Facebook (now known as Meta) says it took down accounts used by a Belarusian-linked hacking group (UNC1151 or Ghostwriter) to target Ukrainian officials and military personnel on its platform.
In November 2021, Mandiant security researchers linked the UNC1151 threat group with high confidence to the Belarusian government, as well as a hacking operation the company tracks as Ghostwriter.
Facebook also blocked multiple phishing domains used by the threat actors to try and compromise the accounts of Ukrainian users.
“We detected attempts to target people on Facebook to post YouTube videos portraying Ukrainian troops as weak and surrendering to Russia, including one video claiming to show Ukrainian soldiers coming out of a forest while flying a white flag of surrender,” Meta’s Head of Security Policy Nathaniel Gleicher and Threat Disruption Director David Agranovich said,
“We also blocked phishing domains these hackers used to try to trick people in Ukraine into compromising their online accounts.”
Accounts believed to be targeted in this campaign have been secured by Facebook’s security team, and the users have been alerted of the hacking attempts.
Facebook also took down a small network of a few dozen Facebook and Instagram Pages and Groups operating from Russia and Ukraine and targeting Ukrainians via fake accounts across multiple social media platforms, including Facebook, Instagram, Twitter, YouTube, Telegram, Odnoklassniki, and VK.
This operation was also behind a small number of sites that were masquerading as independent news portals and publishing claims about Ukraine being betrayed by the West and “being a failed state.”
Meta’s report confirms a warning issued by the Computer Emergency Response Team of Ukraine (CERT-UA) on Friday regarding spearphishing attacks targeting the private email accounts of the Ukrainian military.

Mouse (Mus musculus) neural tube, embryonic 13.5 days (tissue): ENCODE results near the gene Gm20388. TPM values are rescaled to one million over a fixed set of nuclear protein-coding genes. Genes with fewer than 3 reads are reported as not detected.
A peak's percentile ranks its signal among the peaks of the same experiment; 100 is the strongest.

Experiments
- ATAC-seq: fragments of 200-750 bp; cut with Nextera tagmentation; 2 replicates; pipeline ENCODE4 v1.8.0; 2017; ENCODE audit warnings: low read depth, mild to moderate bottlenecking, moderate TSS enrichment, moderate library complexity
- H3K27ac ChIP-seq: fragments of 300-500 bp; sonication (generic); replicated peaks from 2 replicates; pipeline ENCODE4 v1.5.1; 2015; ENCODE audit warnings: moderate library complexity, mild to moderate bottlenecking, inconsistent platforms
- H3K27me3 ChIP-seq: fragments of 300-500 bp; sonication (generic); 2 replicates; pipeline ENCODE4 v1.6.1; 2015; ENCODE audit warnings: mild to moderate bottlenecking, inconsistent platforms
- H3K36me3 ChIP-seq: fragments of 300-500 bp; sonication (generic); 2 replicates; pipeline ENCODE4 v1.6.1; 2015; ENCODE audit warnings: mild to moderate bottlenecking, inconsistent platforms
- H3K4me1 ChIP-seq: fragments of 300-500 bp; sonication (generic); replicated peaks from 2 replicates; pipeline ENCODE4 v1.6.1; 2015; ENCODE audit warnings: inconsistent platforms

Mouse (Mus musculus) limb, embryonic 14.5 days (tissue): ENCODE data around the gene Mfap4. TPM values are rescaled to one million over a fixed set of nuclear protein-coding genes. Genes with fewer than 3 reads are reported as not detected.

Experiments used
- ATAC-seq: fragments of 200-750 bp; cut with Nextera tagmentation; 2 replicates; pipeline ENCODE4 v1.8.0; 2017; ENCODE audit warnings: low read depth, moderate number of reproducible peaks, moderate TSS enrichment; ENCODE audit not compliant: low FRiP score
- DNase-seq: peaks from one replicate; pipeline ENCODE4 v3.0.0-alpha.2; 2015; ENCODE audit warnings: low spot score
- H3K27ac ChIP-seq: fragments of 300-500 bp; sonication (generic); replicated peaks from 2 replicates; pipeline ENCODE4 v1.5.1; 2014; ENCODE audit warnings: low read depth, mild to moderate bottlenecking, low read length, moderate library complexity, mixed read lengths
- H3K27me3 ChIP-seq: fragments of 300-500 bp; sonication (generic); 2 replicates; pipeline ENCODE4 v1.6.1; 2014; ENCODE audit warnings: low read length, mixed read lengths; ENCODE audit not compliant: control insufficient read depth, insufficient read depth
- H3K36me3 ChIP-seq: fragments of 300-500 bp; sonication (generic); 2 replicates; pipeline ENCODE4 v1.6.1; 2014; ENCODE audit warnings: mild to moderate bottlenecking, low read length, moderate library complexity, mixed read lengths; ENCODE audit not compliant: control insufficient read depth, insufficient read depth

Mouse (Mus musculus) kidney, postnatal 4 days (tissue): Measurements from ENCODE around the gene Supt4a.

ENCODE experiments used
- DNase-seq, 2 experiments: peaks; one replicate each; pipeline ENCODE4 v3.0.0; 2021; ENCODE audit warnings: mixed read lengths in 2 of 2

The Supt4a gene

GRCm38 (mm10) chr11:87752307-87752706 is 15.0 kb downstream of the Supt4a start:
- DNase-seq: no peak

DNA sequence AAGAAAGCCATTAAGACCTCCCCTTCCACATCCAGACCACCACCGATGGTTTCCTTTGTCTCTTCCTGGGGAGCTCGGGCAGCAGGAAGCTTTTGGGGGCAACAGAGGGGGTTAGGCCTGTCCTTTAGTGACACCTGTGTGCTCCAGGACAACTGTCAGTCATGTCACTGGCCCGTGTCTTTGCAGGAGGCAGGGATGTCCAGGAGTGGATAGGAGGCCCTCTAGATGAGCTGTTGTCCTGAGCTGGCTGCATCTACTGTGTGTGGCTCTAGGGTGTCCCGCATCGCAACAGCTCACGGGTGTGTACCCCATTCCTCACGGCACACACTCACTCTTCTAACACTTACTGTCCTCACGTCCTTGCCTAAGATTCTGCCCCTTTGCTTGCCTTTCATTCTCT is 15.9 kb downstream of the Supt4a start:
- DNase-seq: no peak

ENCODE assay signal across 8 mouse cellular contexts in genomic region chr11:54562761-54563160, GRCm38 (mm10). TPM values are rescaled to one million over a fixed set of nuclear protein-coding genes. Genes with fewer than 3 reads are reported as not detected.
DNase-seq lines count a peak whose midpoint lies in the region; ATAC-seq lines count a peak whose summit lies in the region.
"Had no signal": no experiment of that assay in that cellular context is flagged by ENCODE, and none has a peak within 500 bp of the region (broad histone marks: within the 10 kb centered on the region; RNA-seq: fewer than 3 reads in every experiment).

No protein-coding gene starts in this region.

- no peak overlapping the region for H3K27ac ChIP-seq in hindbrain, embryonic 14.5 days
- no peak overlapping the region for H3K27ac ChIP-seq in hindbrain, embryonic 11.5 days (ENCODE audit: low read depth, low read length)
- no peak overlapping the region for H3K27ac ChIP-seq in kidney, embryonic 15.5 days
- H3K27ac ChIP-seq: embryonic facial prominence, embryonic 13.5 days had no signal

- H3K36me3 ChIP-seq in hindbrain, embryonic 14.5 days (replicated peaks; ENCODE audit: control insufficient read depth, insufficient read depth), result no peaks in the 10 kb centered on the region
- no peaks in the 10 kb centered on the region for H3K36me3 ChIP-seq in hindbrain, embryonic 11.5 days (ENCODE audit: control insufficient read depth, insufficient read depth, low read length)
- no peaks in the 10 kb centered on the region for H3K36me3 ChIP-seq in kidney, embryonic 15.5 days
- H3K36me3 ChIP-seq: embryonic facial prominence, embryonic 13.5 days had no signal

Email accounts compromised in these attacks were then used to target the victims’ contacts with similar phishing messages threatening to permanently disable their accounts unless they verified their contact information.
The Ukrainian State Service of Special Communications and Information Protection (SSSCIP) also warned of a separate and ongoing series of phishing attacks targeting Ukrainians with malicious documents,
Slovak internet security firm ESET issued its own alert the same day regarding cybercriminals impersonating humanitarian organizations to scam donors of organizations focused on helping Ukraine during the war started Thursday by Russia’s invasion.
These attacks follow data-wiping attacks against Ukrainian networks with HermeticWiper malware and ransomware decoys aiming to destroy data and render devices unbootable. In January, Ukraine was also hit by data wipers when the WhisperGate wiper was deployed in attacks disguised as ransomware.
Before Russia’s invasion, the Ukrainian Security Service (SSU) said the country is being targeted by a “massive wave of hybrid warfare.”
Over the weekend, Ukraine’s Vice Prime Minister Mykhailo Fedorov announced the creation of an “IT army” to help Ukraine “fight on the cyber front.”